I began this project nearly six years ago when I searched for written design conversations. There's no lack of material. My archive grows with design-centered editorials, letters to editors, website comments, and social media snapshots. But these glimpses of design history aren’t so easy to locate. This patchwork of civic-oriented multilogues is generally well-concealed from search algorithms and databases. When did your Google or library search pull up a letter to the editor from a 1998 issue of Print magazine? Whatever happened to that great thread of comments you saw a few years ago and promptly forgot?
Recently, an article in The New Yorker drew attention to the pitfalls of a Google search. Using search engines such as DuckDuckGo or Marginalia could benefit this kind of research, particularly for historical texts of design. A friend once swore, with a chuckle, by the search engine Dogpile. But these texts are difficult to find in most searches. Some are born-online, a few published in print, with different audiences and various practicalities.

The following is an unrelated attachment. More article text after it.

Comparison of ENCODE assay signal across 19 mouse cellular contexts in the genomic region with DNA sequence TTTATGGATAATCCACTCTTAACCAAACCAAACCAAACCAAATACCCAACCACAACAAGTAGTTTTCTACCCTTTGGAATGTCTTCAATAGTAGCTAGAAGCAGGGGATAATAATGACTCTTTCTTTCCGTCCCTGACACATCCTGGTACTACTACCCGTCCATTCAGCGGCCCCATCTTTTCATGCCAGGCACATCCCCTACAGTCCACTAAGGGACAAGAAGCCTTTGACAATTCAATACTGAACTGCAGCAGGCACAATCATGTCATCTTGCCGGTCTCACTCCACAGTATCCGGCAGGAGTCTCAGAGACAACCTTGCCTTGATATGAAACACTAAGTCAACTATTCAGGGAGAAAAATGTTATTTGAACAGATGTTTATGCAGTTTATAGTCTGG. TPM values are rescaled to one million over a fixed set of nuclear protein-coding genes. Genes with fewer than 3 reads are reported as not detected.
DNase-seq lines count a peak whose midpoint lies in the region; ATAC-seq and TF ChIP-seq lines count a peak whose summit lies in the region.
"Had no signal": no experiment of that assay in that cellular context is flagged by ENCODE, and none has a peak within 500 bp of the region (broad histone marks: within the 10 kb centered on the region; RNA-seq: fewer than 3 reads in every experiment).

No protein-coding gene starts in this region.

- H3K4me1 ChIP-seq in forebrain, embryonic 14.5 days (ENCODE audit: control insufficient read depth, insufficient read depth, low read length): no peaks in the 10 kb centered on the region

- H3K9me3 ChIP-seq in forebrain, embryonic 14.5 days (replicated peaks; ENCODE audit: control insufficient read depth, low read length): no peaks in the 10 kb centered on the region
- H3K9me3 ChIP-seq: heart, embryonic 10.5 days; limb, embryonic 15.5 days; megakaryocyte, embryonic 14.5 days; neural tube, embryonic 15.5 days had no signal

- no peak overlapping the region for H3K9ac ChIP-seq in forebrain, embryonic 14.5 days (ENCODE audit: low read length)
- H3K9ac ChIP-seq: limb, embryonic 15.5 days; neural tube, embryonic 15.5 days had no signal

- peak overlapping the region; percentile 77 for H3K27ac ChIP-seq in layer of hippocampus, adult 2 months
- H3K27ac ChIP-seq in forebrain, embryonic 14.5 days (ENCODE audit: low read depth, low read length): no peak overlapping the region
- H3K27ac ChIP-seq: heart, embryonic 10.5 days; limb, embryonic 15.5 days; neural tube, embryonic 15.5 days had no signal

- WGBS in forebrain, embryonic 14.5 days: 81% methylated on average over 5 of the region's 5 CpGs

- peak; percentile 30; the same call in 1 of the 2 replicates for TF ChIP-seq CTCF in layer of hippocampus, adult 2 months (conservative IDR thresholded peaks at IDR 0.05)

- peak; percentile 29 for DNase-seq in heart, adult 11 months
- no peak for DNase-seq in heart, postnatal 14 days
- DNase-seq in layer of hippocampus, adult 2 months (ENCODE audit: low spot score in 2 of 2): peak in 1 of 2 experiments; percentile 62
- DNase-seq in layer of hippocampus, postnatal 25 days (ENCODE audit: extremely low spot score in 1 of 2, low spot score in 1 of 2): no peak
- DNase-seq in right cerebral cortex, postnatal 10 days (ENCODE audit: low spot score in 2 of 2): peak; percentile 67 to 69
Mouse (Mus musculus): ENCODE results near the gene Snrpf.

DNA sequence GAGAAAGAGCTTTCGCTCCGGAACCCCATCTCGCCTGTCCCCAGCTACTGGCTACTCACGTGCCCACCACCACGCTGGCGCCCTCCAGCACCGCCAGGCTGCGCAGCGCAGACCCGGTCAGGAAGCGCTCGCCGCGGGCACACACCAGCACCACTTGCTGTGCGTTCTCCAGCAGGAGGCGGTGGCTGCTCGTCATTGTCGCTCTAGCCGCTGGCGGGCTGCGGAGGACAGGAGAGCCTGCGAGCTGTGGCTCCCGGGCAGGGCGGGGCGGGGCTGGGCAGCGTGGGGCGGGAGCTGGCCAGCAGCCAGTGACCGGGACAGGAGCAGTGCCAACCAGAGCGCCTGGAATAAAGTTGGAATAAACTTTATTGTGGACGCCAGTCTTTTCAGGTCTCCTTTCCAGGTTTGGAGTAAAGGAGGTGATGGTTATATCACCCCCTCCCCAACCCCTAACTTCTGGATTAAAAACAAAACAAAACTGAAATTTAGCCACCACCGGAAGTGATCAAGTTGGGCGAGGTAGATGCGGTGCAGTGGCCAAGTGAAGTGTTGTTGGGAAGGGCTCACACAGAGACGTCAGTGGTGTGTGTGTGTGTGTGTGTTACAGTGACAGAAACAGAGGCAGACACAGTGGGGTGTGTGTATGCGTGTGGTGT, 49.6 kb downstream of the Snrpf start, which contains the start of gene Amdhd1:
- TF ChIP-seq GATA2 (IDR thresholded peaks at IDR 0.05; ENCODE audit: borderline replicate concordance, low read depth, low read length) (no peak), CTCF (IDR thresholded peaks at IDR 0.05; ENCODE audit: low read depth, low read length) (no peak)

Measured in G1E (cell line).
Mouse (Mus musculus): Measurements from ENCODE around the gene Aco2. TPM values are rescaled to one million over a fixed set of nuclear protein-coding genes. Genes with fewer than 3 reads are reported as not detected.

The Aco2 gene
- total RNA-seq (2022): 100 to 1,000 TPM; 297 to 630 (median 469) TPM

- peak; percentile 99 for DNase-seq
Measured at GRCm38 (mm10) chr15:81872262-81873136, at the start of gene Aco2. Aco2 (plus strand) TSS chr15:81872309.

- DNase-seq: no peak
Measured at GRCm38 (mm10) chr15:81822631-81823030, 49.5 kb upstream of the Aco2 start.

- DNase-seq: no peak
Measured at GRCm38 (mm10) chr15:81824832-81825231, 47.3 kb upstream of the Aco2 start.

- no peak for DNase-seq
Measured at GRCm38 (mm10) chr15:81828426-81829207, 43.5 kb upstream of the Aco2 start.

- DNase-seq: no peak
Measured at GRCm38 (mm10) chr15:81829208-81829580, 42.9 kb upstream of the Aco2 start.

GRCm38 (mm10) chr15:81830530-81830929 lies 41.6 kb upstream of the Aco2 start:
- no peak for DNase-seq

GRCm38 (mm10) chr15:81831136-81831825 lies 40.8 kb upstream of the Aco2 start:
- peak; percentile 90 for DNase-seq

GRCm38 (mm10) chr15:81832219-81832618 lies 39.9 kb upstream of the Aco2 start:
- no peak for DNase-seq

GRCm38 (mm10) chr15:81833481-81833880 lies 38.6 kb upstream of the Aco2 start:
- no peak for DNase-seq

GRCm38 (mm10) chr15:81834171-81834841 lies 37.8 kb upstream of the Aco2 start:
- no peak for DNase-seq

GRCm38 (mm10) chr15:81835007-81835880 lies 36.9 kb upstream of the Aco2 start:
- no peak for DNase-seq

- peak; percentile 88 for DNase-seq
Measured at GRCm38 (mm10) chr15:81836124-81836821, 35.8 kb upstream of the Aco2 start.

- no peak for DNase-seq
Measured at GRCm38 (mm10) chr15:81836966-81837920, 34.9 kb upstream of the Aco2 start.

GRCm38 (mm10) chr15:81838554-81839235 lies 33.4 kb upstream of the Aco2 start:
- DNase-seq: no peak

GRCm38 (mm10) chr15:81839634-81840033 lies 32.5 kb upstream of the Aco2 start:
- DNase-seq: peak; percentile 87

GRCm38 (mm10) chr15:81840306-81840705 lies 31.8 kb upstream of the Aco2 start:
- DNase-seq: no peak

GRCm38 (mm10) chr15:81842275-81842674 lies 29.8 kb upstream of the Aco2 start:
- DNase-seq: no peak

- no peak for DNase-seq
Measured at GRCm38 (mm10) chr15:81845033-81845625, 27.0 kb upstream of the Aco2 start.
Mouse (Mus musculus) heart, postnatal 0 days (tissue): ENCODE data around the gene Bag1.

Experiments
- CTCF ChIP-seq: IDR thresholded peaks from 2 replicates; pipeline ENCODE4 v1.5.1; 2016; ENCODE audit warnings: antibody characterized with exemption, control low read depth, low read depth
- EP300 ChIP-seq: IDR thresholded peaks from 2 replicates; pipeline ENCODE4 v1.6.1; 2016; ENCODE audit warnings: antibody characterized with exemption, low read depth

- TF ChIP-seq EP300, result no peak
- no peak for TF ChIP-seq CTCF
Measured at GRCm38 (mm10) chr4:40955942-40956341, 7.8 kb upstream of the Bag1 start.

A common thread among these types of design writing may be their tendency to reside in out-of-sight places, but perhaps there's something else. In an article on the differences between academic and journalistic design writing, Peter Hall observes that we are in the midst of a "sociological turn" in design criticism: changing from evaluating within a canonical orientation to investigating more pressing issues. Shifts like this rarely occur quickly, and discourse that eventually feeds design culture (and practice, criticism, and education) may begin in the written margins of water coolers, coffee shops, and late-night diners. In these inconspicuous design writing places, I observe the unfolding of a sociological turn. The challenge is to gather them for the dinner party.